Every staff member in my association workplace is required to accrue a minimum of two hours of continuing education per year. It is part of my job as the administrative assistant to review and evaluate courses offered by our PEO – Professional Employees Organization – and other third party vendors for applicability in my particular work environment.
Emotional Intelligence is the topic of nearly every training brochure that has crossed my desk recently so I enrolled the staff in a training called ‘Emotional Intelligence and Your Leadership Skills.’
The training was conducted through my company’s PEO, Total Resolutions for Association Employees. After the training, I did additional reading on my own in Daniel Golman’s book, Emotional Intelligence in the Workplace. I have capsulized much of what I learned during training and through my personal reading for the contents of this article.
In 1990, two university professors, Peter Salovey and John Mayer, published papers that defined emotional intelligence as “the ability to perceive, use, understand and manage emotions effectively.”
Employers recognize that hiring an emotionally intelligent individual makes the difference between a highly effective leader and an average one. Leaders who are persuasive and can bring people together help to create competitive advantages for their organizations. Such leaders increase production, innovation, and create team players, which ensures that time and resources are used effectively.
An emotionally intelligent individual is a good listener; the person who makes eye contact and smiles while speaking during a meeting. You trust this person. But are you this person? Are you a leader?
You may already score high on the ‘EI’ scale if you possess some or all of the following attributes:
- 1. You express your feelings effectively. For example, during a conflict with a co-worker you say, “I feel we are not accomplishing anything right now. Why don’t we discuss this later when we both have had time to think?”
- 2. You do not let negative emotions occupy your mind. You maintain a positive mindset both on and off the job.
- 3. You are receptive to non-verbal cues from others and you act upon them.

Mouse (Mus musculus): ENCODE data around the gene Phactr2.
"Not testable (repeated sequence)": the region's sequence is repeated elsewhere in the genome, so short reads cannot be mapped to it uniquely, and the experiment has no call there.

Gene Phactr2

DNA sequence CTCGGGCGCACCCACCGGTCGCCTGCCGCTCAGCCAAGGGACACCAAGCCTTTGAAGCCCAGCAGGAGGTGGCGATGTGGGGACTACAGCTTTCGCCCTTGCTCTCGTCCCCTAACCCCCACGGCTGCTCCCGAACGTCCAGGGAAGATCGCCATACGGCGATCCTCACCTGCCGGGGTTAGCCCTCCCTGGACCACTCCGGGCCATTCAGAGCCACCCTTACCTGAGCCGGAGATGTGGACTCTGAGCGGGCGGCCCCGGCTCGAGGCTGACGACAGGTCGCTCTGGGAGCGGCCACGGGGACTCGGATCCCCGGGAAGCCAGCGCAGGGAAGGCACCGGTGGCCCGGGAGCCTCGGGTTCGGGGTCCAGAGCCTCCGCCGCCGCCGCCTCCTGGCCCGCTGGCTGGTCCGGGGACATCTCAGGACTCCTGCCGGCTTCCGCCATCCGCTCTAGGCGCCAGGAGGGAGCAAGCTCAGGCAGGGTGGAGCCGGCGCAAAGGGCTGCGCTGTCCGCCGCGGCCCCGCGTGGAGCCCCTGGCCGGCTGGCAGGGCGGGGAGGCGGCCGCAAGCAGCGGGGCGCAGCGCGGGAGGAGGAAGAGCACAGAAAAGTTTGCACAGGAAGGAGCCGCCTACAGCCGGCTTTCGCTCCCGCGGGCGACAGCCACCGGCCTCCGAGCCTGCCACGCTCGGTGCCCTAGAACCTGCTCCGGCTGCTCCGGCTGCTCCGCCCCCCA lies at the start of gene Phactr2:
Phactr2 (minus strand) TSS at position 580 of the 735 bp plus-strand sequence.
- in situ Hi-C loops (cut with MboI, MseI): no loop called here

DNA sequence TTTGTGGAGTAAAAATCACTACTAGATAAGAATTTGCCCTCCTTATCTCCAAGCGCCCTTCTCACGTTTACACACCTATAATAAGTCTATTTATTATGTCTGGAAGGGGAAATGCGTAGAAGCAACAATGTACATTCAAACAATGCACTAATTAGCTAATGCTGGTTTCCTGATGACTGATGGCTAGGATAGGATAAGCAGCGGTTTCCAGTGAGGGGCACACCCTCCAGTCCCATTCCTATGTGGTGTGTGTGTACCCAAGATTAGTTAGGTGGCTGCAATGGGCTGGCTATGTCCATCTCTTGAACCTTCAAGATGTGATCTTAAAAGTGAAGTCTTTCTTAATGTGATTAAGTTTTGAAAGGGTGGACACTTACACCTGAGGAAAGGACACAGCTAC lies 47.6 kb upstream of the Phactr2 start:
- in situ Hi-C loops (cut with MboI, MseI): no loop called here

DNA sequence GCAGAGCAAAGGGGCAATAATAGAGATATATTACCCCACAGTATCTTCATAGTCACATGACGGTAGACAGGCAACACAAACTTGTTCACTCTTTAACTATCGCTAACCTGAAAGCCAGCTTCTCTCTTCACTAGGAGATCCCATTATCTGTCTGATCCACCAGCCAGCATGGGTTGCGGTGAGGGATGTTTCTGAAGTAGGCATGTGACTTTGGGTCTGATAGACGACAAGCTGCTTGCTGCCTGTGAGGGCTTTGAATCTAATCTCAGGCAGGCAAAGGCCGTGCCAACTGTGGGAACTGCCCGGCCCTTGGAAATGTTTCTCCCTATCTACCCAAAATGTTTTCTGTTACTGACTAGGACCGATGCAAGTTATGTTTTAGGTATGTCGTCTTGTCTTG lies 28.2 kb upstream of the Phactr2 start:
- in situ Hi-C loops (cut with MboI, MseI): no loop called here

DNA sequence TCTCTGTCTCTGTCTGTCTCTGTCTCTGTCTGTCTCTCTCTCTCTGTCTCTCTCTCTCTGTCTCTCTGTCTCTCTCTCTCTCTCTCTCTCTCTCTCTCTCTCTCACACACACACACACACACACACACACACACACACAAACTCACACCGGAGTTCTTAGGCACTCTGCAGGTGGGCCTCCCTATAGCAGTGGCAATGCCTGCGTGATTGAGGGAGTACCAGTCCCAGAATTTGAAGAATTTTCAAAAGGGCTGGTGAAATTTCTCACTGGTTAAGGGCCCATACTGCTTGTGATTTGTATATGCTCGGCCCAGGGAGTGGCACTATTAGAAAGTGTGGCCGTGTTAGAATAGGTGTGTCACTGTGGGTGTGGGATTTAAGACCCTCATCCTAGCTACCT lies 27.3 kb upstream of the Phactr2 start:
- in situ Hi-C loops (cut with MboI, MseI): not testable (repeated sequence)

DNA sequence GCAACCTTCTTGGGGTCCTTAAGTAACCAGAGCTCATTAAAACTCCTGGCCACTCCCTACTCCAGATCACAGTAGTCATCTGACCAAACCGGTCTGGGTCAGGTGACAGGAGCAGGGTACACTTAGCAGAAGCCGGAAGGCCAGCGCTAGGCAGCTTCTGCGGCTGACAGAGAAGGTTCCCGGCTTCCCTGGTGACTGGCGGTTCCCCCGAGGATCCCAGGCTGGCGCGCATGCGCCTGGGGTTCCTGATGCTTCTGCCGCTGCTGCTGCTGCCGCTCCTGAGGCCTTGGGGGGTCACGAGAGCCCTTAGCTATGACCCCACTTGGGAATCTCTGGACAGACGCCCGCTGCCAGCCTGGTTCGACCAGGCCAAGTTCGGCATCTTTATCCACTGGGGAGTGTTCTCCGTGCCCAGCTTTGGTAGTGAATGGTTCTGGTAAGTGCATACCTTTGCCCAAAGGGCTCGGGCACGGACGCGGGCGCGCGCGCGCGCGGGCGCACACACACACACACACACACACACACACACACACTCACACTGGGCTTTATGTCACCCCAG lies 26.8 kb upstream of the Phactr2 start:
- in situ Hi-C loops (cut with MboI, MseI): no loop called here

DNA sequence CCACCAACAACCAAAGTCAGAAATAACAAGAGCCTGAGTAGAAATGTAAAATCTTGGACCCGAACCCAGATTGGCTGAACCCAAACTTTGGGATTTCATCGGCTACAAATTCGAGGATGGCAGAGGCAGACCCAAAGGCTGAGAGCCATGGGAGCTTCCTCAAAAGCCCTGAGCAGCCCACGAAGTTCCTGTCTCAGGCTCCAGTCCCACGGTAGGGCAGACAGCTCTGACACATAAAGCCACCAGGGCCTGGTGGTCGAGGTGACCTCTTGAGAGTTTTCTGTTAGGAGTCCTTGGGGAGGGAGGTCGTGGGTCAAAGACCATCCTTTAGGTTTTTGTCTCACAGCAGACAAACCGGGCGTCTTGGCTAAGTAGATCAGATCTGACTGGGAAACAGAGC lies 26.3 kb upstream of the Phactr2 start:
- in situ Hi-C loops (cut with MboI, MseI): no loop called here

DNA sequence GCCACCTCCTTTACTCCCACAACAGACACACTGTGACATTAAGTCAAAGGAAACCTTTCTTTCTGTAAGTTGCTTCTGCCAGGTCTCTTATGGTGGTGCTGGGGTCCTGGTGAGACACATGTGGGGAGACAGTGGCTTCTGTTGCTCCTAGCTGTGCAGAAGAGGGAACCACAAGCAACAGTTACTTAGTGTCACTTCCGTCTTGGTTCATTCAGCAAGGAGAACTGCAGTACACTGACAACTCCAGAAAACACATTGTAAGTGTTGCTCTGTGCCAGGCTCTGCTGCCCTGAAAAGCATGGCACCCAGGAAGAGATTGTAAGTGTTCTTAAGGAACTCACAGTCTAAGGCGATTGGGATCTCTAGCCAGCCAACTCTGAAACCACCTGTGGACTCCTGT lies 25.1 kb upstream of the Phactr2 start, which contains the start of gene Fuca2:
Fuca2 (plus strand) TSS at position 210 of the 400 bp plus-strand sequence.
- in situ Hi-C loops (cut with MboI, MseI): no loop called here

- 4. During times of stress and confusion you remain focused and drive the situation to a positive outcome.
- 5. You can bring people together for a common goal.
If you truly believe you’ve got what it takes to play a leadership role in your company, but you are still being passed over for promotions, then it’s time to do an honest evaluation of yourself to determine if you have a low ‘EI’:
- 1. Can you tell someone what you feel without blaming someone or something else?
- 2. Are you prone to exaggerate how you feel, or do you shirk your true feelings?
- 3. Do you carry grudges in your professional and personal life?
- 4. Can you admit that you made a mistake?
- 5. Are you critical of others and see no good in the efforts your co-workers make?
- 6. Are you a poor listener who interrupts to get your point across before anyone else does?
- 7. Are you filled with dread in anticipation of an upcoming review?
- 8. Is it hard to concentrate on today’s task because you are worried about what happened yesterday?
Such traits may be long ingrained, most likely since childhood, and while you did not learn them in one day it will certainly take time to grow away from them.
My coworkers and I shared mixed reviews when we evaluated ourselves for emotional intelligence. We admitted that we held some of the traits from each group. We walked away with a new awareness of ourselves, and while not everyone strives to be a leader, we felt a new appreciation for those among us who had stepped up to the challenge to lead.
Learn more about emotional intelligence and leadership by checking your local or online bookstore for books on emotional intelligence in the workplace. If your company offers ongoing education, chose a course that will help you to develop emotional intelligence. If you know someone whom you identify as emotionally intelligent, ask that person to mentor you.